Wednesday, April 16, 2014

On The Murders In Calgary Yesterday

Yesterday five university students were brutally murdered at a house party near the University of Calgary.

The headlines have been lurid, the details of the story as it unfolded on the radio yesterday were positively traumatizing.  My heart goes out to the families of the victims, but also to the family of the accused.

I have no doubt that in the coming months we will hear some very vocal calls for a harsh punishment for the person who committed these crimes.

But, I want people to take a step back and think about this for a moment.  The accused is facing 5 First Degree Murder charges.  If he is convicted of even one of those, he will be sentenced to at least 25 years in prison.  Automatically.  The law is quite clear on this - it is a life sentence, with a minimum of 25 years before he is eligible for parole.

Consider for a moment the circumstances.  An end-of-semester party, to which the accused was invited.  He went there after he finished his shift at a local grocery store.  Then, shortly after he arrives, he picks up a weapon (a kitchen knife, perhaps), and starts killing people.  There is no known grudge involved between the accused and any of the victims; the accused has no prior history of violent crime.  Nothing about this that has made it into the public forum has the appearance being a deliberate, planned crime.

It is my hope that when the accused undergoes psychiatric assessment, that he is found to have experienced a psychotic episode.  The timing is right, with early adulthood being a primary time for schizophrenia onset.  A psychotic episode would explain the otherwise inexplicable tragedy that unfolded in the early morning hours of April 15.

At least if it does turn out to be a psychotic episode, we can understand what happened as a tragic result of a detachment from reality - whether temporary or long term.  There is at least an opportunity to deal with the causes more directly.  A "not criminally responsible" finding would see the accused placed in a secure psychiatric facility indefinitely - but under active treatment.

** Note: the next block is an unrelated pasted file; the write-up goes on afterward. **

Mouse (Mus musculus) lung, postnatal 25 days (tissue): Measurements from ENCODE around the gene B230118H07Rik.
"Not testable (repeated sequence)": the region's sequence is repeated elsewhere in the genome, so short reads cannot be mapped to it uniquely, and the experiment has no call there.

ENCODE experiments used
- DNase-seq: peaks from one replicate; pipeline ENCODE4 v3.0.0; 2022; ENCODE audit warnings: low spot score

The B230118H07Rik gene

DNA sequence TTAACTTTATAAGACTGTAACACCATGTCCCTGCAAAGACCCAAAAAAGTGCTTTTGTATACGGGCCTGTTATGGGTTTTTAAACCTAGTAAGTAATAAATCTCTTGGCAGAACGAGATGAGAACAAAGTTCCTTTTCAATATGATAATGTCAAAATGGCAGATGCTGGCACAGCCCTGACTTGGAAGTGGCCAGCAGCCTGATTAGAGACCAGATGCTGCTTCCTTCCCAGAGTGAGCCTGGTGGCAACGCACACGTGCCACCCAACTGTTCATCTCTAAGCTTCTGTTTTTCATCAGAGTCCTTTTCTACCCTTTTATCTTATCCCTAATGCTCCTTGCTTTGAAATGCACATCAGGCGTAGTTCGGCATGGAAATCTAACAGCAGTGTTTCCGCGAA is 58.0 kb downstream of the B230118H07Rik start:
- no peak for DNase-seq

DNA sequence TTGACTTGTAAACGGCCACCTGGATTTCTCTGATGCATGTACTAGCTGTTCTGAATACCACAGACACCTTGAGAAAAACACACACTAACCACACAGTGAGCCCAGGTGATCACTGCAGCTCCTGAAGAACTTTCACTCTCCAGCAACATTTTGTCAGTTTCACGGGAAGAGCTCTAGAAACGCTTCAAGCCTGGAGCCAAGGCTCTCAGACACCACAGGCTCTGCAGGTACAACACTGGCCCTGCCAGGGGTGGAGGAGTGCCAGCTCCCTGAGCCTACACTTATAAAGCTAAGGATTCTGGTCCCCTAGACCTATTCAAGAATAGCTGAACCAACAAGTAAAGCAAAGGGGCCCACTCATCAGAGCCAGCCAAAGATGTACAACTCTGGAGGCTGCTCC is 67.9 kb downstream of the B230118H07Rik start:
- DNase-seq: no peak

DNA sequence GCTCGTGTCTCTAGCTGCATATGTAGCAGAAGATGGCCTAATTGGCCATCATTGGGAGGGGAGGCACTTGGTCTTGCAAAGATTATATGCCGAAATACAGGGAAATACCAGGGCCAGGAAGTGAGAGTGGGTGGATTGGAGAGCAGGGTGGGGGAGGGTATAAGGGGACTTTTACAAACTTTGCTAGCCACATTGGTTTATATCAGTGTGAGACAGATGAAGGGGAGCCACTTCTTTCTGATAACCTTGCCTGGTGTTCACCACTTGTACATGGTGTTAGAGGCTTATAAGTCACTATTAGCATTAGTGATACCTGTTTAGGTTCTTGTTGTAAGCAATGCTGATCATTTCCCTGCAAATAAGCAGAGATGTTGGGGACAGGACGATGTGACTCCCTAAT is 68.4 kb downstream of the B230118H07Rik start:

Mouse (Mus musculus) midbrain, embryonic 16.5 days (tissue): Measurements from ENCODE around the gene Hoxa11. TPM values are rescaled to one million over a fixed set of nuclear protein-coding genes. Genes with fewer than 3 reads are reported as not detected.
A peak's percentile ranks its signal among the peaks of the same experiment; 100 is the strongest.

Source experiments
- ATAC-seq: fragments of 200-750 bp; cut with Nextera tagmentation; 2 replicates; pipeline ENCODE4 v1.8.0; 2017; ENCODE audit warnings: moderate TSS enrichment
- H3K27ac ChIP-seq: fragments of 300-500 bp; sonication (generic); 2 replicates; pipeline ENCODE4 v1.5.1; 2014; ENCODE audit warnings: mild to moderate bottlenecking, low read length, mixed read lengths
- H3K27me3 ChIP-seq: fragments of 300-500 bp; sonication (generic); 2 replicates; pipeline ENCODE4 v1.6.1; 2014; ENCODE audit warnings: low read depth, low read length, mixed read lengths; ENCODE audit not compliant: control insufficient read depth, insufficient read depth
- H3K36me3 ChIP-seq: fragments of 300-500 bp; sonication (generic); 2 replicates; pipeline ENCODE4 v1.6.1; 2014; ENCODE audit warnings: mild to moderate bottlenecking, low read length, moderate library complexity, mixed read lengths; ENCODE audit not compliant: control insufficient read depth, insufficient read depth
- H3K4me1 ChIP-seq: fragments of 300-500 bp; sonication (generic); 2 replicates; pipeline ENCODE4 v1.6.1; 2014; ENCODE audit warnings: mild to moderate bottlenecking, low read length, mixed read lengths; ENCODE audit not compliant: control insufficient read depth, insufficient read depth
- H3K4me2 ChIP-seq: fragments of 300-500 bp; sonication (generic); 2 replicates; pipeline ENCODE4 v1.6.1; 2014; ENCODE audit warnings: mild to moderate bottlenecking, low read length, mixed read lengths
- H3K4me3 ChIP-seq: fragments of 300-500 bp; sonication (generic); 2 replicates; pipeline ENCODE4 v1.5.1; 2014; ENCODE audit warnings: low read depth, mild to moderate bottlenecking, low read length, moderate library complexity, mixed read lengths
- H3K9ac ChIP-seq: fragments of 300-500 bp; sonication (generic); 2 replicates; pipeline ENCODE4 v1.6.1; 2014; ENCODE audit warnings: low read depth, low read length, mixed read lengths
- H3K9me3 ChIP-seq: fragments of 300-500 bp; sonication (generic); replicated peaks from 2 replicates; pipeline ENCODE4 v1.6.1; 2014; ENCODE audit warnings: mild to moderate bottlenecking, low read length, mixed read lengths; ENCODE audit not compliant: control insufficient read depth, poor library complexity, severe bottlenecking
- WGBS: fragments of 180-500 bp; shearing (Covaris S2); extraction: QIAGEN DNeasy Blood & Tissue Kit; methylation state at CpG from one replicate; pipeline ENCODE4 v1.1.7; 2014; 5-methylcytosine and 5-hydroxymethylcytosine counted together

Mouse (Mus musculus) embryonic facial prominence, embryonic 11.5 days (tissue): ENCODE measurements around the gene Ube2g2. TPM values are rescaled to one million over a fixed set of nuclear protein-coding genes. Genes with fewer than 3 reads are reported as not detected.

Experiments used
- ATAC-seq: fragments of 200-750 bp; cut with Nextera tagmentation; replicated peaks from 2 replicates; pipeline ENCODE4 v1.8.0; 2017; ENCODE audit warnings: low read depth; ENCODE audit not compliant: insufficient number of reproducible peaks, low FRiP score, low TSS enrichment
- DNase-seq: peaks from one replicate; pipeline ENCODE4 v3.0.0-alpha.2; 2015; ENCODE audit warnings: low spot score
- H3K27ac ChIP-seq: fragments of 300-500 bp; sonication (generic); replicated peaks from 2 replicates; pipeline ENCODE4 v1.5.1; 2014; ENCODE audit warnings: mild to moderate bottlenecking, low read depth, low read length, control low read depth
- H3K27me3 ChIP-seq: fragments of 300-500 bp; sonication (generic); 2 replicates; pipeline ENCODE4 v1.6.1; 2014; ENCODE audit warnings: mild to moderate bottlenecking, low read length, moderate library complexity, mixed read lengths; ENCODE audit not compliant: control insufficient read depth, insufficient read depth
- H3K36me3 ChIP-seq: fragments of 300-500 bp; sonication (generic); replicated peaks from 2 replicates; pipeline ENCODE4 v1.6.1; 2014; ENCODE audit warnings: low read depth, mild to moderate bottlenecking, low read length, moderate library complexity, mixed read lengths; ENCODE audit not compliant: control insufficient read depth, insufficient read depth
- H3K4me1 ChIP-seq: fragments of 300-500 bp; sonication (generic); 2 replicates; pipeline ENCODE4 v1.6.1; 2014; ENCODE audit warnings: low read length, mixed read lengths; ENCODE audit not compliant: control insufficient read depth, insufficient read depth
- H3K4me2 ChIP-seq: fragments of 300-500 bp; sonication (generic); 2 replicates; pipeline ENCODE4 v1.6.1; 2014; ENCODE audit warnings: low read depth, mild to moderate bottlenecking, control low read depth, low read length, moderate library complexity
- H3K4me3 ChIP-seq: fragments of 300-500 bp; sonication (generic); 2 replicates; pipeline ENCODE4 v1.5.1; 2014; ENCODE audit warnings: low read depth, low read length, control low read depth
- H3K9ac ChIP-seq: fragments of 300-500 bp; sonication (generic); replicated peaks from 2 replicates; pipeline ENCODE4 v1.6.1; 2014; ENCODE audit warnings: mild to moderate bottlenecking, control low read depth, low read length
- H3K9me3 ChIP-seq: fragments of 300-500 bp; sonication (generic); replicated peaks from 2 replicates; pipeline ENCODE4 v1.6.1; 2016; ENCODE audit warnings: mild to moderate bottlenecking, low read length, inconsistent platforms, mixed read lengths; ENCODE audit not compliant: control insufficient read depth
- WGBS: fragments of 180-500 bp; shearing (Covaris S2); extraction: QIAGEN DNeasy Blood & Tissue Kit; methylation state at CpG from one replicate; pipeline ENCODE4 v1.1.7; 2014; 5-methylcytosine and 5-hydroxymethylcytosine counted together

The other option is that the accused is some kind of horrible human being who is frankly beyond my comprehension.  I sincerely hope that is not the case for the sake of all involved.

[Update 17:08]
CBC is reporting two key pieces of information this afternoon on the matter of de Groode's mental health:
De Grood had an initial meeting Tuesday before a justice of the peace by telephone from his hospital bed, where he has been kept over concerns about the state of his mental health, sources told CBC News.
I have my suspicions as to what this could indicate.  Generally speaking nobody is kept in a psychiatric unit unless the present a danger to themselves or others as a result of their mental condition.
Matthew de Grood is now being held in a secure psychiatric facility after being accused of stabbing five young adults to death at a Calgary house party.
No surprise here, although the psychiatric assessment appears to have been moved up the priority list.    This makes me suspect that he may well have been exhibiting symptoms of a psychotic break after his arrest.

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